A rare tornado touched down in Montebello, California, near Los Angeles on Wednesday, ripping roofs off a line of commercial buildings and sending the debris twisting into the sky and across a city block, injuring one person. (March 23)
The commentator zinged the former president during analysis of his expected indictment.
First responders searching for boy missing in Moss Landing
Marie Kondo may have admitted defeat, but a new generation of "cleanfluencers" is taking social media by storm, with millions watching them scour filthy homes and dole out cleaning hacks.Digging through a mountain of trash, Auri Kananen uncovered a rotten piece of pizza on the floor of a Helsinki flat, with insects devouring it."I love cleaning, I love dirt," declared the 30-year-old Finn, who has far more social media followers than Kondo, the Japanese tidying guru who has admitted embracing the messier side of life since having her third child.Kananen has quickly become one of the world's most successful "cleanfluencers", travelling the globe hunting for "the dirtiest homes possible"."I remember when I had 19 followers. Even then it felt really cool to have 19 strangers wanting to see me clean," said Kananen, or aurikatariina as she is known to her nine million followers on TikTok, with two million on YouTube.In her upbeat videos, she dusts, scrubs and sorts, wearing her signature hot pink rubber gloves as zippy pop music plays in the background. Her voiceovers often explain how the person she is helping ended up living in squalor."Usually people have some mental health problem or other tragedy that has happened in their lives," Kananen told AFP.The flat in Helsinki is the home of a depressed young man whose brother suffers from multiple sclerosis, she explained.She can relate to people living in miserable conditions because she went through a period of depression herself, she said."I know how overwhelming it is," she said.But her experience has shown her that no situation is hopeless.The comments sections of her videos are filled with people saying how her videos have helped them cope with their difficulties, praising her non-judgemental manner."I love how she is understanding the person in this situation and helping them instead of blaming them," one commenter wrote.- TikTok tidiers -With the global rise of TikTok, cleaning videos have become hugely popular on social media, inspiring a growing number to start posting content."I was watching videos and I thought, that's what I do at home, I can just film myself doing it," recalled 27-year-old Abbi, known as cleanwithabbi to her two million followers. The English single mum films herself cleaning, doing the dishes and hoovering in her red brick home in Huyton near Liverpool. Cleaning has always been an important part of her life as her youngest son Billy lives with sensory processing disorder."He really loves his routine and he does like things to be clean," she said. Now Abbi, who does not wish to reveal her full name, posts TikTok videos for a living. Brands sponsor her to use their products, and she earns between $720 and $1,200 a video. Abbi -- whose sons Jack and Billy are six and five -- hits the record button on her phone and swiftly makes their beds, arranging the soft toys nicely."It relaxes me, it's like therapy," she told AFP."For me it's like an escape from any worries I've got."- 'It's satisfying' -Ann Russell, a 59-year-old full-time cleaner from the south of England, has a different approach. Sitting on her sofa with her black dog Hollie, she answers a question from one of her TikTok followers, holding her phone up to her face. To remove a felt tip mark from a wooden table without removing the varnish she recommends isopropyl alcohol: "Dip a cotton bud in it and just rub it gently." She said people need to be taught how to clean properly."If nobody told you, how on earth are you supposed to know?" she told AFP.Russell makes between four and 12 videos every day, answering questions from her 2.3 million followers in a no-nonsense fashion. "I turn the phone on, I talk to the phone, and that's it. That's about as good as it gets. I am not very proficient," she said with a laugh.The fact that cleaning "is satisfying" may be behind the videos' success, Russell said.Most of her and Abbi's viewers are women and millennials, as well as people struggling to find the motivation to clean."Washing your socks, pairing them up and putting them in the drawer (gives) a sense of a good job well done," she said."It makes people feel in control. And because they feel in control in their personal life, they feel that the outside world is a safer place."ehu-je/po/fg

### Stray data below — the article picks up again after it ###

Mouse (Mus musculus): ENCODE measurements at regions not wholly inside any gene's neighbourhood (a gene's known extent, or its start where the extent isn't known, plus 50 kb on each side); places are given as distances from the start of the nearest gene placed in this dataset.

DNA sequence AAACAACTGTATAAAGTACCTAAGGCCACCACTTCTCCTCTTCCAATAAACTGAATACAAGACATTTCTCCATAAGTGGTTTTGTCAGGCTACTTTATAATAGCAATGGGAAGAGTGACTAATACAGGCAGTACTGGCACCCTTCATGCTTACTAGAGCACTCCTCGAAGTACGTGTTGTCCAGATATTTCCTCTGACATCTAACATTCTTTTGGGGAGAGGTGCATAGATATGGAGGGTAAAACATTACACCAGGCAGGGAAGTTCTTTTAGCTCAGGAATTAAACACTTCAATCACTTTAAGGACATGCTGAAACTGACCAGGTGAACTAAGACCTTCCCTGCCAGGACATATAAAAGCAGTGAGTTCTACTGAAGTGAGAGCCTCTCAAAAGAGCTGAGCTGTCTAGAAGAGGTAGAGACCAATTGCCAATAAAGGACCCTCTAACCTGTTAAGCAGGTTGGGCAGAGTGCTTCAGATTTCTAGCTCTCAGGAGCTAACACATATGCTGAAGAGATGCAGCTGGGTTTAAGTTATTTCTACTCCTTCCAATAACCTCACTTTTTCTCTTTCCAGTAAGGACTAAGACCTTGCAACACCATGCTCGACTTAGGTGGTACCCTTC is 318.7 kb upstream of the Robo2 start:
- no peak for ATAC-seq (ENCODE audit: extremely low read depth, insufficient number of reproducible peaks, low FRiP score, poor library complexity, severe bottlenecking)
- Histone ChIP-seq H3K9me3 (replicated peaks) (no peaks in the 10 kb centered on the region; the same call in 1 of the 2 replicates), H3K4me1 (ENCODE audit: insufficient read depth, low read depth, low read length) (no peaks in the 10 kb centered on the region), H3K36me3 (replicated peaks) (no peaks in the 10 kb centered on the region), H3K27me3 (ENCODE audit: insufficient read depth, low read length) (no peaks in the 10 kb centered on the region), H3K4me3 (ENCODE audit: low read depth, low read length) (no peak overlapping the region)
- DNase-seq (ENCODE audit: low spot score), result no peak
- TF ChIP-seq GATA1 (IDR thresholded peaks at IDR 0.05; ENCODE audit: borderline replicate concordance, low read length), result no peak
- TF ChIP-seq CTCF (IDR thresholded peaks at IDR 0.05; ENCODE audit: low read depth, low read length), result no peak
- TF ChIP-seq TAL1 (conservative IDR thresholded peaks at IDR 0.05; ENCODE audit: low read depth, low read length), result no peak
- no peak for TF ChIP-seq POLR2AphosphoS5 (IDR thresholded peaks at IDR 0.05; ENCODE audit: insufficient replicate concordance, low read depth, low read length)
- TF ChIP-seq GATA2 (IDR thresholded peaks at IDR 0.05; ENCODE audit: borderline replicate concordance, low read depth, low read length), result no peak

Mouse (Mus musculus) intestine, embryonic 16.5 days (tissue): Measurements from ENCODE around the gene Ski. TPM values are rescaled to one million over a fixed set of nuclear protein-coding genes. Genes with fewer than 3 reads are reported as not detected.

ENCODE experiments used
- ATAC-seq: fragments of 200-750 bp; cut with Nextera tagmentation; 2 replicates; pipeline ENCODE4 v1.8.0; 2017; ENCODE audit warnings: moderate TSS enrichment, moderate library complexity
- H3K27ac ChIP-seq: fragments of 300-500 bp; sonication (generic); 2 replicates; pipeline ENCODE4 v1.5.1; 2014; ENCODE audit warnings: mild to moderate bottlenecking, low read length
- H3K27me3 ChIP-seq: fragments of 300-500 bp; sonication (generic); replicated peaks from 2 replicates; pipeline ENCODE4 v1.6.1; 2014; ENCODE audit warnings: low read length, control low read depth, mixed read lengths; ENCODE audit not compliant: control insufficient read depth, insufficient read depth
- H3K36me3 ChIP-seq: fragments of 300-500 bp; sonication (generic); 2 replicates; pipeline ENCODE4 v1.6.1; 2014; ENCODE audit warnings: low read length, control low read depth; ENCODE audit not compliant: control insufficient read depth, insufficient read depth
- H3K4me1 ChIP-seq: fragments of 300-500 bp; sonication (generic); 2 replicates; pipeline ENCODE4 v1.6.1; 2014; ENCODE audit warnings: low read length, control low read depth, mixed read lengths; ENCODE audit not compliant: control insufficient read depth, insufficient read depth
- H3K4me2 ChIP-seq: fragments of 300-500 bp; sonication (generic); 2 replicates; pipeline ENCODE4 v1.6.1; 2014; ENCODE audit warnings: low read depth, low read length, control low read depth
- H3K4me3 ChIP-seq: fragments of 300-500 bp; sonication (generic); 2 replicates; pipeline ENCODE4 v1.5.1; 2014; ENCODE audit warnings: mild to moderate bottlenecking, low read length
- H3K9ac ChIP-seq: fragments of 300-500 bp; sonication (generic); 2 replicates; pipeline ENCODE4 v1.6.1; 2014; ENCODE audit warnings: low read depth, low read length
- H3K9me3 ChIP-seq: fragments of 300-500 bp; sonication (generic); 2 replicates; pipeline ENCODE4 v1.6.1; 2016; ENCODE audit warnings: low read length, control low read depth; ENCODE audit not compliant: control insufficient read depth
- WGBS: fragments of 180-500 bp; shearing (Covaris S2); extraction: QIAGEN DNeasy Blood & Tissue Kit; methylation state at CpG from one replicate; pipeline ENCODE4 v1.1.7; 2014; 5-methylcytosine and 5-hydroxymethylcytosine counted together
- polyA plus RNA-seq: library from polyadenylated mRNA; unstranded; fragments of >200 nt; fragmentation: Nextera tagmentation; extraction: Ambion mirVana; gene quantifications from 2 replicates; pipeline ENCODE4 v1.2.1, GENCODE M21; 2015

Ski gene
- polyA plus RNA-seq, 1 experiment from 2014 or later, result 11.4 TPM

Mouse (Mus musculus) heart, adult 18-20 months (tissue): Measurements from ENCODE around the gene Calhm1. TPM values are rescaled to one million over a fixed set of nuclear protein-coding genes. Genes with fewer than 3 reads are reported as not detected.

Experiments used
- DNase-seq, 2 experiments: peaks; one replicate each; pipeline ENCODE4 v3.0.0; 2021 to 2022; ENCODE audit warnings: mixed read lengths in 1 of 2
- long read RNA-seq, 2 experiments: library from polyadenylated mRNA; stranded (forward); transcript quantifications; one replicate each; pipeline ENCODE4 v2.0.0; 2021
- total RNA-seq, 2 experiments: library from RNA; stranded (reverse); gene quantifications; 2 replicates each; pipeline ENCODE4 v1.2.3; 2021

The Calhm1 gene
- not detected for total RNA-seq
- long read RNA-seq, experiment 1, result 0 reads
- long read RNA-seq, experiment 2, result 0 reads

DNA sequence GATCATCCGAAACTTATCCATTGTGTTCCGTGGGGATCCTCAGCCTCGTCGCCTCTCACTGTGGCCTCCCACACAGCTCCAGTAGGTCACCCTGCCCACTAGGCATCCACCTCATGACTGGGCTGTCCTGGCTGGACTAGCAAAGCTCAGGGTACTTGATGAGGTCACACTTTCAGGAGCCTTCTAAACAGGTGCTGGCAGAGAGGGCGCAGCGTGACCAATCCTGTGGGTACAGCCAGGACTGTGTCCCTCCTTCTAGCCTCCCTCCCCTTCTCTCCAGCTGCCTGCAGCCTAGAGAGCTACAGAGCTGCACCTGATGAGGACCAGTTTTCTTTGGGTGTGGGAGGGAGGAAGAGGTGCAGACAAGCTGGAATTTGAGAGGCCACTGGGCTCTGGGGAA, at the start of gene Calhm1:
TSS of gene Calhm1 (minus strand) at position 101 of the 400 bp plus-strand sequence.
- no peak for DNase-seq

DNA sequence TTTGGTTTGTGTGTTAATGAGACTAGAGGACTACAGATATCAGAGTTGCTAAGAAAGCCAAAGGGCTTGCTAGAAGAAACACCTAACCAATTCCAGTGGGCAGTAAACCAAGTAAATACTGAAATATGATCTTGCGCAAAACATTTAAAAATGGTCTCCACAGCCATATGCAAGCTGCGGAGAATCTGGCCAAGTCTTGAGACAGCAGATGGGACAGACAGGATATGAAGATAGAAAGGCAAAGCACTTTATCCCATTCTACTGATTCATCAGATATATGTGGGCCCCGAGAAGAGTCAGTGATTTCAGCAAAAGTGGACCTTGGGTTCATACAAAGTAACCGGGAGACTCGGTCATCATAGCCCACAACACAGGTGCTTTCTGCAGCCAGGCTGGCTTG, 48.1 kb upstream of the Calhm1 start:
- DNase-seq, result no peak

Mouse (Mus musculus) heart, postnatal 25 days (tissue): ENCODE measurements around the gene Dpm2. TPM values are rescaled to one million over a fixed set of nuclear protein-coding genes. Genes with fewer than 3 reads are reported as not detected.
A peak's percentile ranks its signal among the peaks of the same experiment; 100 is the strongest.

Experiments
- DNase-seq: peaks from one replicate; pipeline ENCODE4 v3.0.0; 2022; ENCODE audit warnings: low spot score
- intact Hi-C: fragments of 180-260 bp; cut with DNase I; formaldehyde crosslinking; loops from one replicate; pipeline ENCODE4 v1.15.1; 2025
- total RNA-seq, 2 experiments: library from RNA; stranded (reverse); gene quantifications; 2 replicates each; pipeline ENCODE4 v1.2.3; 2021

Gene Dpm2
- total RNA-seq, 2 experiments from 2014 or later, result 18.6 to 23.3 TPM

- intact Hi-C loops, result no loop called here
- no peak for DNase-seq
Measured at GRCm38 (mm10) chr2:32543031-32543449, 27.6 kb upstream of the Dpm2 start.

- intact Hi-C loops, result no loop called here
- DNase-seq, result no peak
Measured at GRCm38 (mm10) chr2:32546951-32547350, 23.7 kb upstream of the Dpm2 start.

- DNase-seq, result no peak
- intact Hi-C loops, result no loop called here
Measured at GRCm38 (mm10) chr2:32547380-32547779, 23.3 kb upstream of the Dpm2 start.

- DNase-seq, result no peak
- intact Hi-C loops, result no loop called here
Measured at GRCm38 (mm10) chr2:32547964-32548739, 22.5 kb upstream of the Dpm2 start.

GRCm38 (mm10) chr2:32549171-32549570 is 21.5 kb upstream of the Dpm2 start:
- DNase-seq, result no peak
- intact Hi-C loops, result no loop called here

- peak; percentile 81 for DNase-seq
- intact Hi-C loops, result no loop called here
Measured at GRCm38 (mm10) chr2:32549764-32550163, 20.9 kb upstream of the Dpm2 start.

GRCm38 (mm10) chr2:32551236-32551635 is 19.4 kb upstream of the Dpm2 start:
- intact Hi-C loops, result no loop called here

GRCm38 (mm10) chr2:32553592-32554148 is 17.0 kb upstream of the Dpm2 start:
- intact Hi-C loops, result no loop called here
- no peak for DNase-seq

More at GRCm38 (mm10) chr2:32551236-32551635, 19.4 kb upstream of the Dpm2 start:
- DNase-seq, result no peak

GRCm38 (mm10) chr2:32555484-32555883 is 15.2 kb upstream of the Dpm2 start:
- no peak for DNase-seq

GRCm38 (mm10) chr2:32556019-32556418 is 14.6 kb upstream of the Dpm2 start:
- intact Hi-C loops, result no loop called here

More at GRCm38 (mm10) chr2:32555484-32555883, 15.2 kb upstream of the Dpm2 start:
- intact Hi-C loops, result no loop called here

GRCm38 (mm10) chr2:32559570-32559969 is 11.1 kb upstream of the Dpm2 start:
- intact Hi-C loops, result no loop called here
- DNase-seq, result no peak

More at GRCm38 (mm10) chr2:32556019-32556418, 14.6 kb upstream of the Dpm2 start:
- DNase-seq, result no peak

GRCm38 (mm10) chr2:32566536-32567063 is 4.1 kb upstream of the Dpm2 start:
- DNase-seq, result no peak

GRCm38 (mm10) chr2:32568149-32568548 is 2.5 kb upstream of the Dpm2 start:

In an effort to locate the suspect responsible for a pair of armed robberies on March 15, the LAPD has released footage of one of the two incidents in hopes that someone can come forward with information.
Hungary's grand thermal baths are struggling to stay afloat, buffeted by rocketing energy bills.Hungary's thermal bath culture was first developed 2,000 years ago by the Romans and continued under the Ottomans in the 16th century. mg-bg/anb/pmu/jza/fg